0

Giordano 2 weeks, 6 days ago

Look at Peter,!! , in the picture above. He looks like he doesn't live here anymore,managing so much money WITHOUT showing any TANGIBLE RESULTS.! And, WITHOUT ANY TRANSPARENCY.

0

Porcupine 2 weeks, 6 days ago

Editor," You state, "So, what is it that has allowed this tiny country with a population of just 800,000 – not much greater than our own – to be so generous. The answer is oil." No, the answer is generosity, as you rightly point out in comparison to the many other rich countries donations. And, if Guyana was hit with a major catastrophe, and The Bahamas was in their shoes, would we expect similar generosity from The Bahamas? Hmmm.

While you complain about relying on Wheel of Fortune thinking, isn't this what you are advocating? You are betting against those most knowledgeable on sea level rise and its causes. You are betting against the rapidity of these suggested changes. You are betting that those who lead this country will behave better and do better than they ever have before in our history. You are betting that there will not be an oil spill, or other untold environmental impacts which affect our #1 Industry, tourism. You are betting that there will be no other serious deleterious impacts of drilling for oil in our waters. You thinking is not blue sky, it is peppered with a cry for help that won't come.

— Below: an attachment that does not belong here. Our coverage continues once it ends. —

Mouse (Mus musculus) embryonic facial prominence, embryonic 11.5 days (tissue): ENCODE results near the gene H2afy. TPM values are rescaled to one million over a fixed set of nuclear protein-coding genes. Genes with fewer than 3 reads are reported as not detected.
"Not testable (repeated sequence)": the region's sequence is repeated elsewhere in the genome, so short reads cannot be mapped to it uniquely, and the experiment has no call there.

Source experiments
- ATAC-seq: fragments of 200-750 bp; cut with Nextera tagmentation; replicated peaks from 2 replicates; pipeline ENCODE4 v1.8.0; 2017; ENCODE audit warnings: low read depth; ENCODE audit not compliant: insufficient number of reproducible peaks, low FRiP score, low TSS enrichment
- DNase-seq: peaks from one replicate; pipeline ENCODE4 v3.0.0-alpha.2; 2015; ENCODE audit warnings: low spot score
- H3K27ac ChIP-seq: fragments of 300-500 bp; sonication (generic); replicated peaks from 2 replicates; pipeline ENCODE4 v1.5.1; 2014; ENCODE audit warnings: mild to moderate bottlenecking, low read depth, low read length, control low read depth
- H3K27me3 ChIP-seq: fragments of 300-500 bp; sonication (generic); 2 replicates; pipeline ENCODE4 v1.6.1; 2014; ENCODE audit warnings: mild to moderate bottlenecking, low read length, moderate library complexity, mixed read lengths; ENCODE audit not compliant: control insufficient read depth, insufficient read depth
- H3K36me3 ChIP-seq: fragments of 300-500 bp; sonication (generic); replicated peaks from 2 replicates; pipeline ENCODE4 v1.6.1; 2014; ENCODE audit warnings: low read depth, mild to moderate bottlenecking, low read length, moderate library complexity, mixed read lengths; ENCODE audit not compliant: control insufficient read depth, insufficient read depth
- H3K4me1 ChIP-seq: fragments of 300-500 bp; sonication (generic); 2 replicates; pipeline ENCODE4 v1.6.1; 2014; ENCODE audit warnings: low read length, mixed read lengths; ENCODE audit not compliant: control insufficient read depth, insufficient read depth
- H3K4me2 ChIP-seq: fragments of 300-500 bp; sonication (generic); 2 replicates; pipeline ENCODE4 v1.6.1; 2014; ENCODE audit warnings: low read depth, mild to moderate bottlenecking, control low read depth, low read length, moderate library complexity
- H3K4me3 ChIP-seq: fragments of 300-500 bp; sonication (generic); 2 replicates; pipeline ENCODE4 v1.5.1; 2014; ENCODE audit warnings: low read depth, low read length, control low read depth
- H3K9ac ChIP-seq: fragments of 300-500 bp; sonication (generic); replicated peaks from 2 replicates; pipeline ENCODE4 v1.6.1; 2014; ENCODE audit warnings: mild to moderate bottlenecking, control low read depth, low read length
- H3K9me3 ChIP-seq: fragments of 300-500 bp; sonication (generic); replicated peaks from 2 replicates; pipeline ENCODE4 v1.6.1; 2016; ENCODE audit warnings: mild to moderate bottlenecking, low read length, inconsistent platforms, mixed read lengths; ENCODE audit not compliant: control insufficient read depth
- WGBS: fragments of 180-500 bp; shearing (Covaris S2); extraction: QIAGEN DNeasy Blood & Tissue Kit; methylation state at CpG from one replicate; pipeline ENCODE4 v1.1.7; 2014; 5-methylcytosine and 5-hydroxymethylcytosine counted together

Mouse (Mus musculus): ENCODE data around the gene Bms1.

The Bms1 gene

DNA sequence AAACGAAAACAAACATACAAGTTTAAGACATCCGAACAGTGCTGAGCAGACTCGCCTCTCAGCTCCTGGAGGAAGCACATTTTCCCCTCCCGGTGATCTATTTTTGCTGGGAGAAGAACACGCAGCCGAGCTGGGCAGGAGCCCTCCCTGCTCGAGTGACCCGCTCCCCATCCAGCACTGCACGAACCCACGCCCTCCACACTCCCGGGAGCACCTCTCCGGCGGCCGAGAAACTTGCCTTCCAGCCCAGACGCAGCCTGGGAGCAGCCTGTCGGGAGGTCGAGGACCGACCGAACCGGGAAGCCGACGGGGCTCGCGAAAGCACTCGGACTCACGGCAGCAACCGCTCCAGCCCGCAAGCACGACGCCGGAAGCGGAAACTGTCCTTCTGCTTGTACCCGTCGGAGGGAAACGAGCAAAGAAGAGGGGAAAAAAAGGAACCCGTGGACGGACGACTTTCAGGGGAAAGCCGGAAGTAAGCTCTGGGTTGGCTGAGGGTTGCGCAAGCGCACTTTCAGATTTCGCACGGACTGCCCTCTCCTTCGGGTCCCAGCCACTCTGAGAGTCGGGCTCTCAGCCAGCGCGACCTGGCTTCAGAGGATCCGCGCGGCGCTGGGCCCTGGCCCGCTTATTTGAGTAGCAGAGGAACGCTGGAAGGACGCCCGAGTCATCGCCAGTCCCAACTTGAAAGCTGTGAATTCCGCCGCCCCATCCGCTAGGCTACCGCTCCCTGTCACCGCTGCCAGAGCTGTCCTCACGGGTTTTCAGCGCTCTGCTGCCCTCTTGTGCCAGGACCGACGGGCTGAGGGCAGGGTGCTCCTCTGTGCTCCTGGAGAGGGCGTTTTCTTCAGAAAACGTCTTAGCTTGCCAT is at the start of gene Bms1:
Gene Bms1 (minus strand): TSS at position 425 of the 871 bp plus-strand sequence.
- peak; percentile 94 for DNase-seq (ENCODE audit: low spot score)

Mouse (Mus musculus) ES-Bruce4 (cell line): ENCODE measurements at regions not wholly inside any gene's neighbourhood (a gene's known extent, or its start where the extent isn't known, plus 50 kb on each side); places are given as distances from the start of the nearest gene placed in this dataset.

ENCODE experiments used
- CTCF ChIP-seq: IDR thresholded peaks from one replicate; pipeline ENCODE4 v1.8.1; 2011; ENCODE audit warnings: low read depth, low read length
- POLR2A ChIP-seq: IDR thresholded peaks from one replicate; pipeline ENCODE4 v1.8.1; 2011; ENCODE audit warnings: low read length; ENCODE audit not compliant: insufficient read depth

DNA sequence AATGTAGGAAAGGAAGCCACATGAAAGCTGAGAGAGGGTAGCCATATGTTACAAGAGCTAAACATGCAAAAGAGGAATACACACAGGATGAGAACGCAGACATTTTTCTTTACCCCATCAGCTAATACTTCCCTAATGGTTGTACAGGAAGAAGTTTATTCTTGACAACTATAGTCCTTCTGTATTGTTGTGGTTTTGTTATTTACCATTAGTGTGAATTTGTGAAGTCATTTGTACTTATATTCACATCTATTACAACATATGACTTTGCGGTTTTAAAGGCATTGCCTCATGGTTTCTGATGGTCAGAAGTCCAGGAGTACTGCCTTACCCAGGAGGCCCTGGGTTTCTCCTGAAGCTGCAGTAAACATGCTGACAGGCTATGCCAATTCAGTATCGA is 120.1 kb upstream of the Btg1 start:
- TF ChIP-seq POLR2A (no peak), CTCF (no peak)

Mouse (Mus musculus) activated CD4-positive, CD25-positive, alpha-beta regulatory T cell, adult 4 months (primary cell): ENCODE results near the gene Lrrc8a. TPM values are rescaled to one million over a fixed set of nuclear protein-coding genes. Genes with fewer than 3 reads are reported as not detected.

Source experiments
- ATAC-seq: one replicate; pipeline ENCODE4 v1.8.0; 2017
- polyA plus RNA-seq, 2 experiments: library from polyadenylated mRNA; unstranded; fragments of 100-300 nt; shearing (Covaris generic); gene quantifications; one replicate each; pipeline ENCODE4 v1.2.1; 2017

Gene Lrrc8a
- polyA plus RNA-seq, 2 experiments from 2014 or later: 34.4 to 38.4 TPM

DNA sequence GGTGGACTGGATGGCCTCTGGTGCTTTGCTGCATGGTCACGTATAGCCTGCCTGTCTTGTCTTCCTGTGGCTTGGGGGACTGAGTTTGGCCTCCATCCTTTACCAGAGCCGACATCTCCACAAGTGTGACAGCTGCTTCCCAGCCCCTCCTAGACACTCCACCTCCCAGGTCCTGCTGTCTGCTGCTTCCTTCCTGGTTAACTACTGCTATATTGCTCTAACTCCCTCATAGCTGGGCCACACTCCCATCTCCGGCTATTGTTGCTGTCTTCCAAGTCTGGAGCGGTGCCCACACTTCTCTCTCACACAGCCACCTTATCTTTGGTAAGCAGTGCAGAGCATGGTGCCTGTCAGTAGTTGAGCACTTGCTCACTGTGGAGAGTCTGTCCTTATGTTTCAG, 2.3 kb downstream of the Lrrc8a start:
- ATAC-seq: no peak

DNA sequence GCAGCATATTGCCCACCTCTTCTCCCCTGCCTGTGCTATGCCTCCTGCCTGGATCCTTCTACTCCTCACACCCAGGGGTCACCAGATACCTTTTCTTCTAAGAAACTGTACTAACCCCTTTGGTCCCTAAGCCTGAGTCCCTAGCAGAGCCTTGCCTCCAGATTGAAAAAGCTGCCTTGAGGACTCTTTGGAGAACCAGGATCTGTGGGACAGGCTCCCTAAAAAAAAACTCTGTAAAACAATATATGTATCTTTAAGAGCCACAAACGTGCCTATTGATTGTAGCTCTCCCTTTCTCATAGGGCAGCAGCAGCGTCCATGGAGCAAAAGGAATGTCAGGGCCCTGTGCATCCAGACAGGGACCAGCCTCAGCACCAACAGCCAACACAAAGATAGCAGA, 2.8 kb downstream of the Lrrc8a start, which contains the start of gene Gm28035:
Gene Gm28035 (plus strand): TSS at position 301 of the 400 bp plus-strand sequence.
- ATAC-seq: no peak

'We need to be prepared to do something radical. The electorate will go along with whatever government offers as a viable alternative to drag us out of the morass we find ourselves in.", you say. No it won't. The populace has a second grade level of thinking, you the editor have shown a third grade level. We see this every election time. Children, not adults. You are still willing to gamble the existence of our entire nation, for the spin of the wheel that would benefit no more than a handful of people. Every honest thinker in the world agrees with the majority of climate scientists that the world must divest itself of fossil fuels. Yet, like a drug addict, you are advocating to, just this once, do it again for our collective benefit? And, you would call this "blue sky thinking"? Yikes. We have so far to go. And, time is short. Yet, we still have to contend with juvenile thinking such as this editorial. And, we wonder why we are in such terrible shape. Just can't figure it out with our blue sky thinking, hey?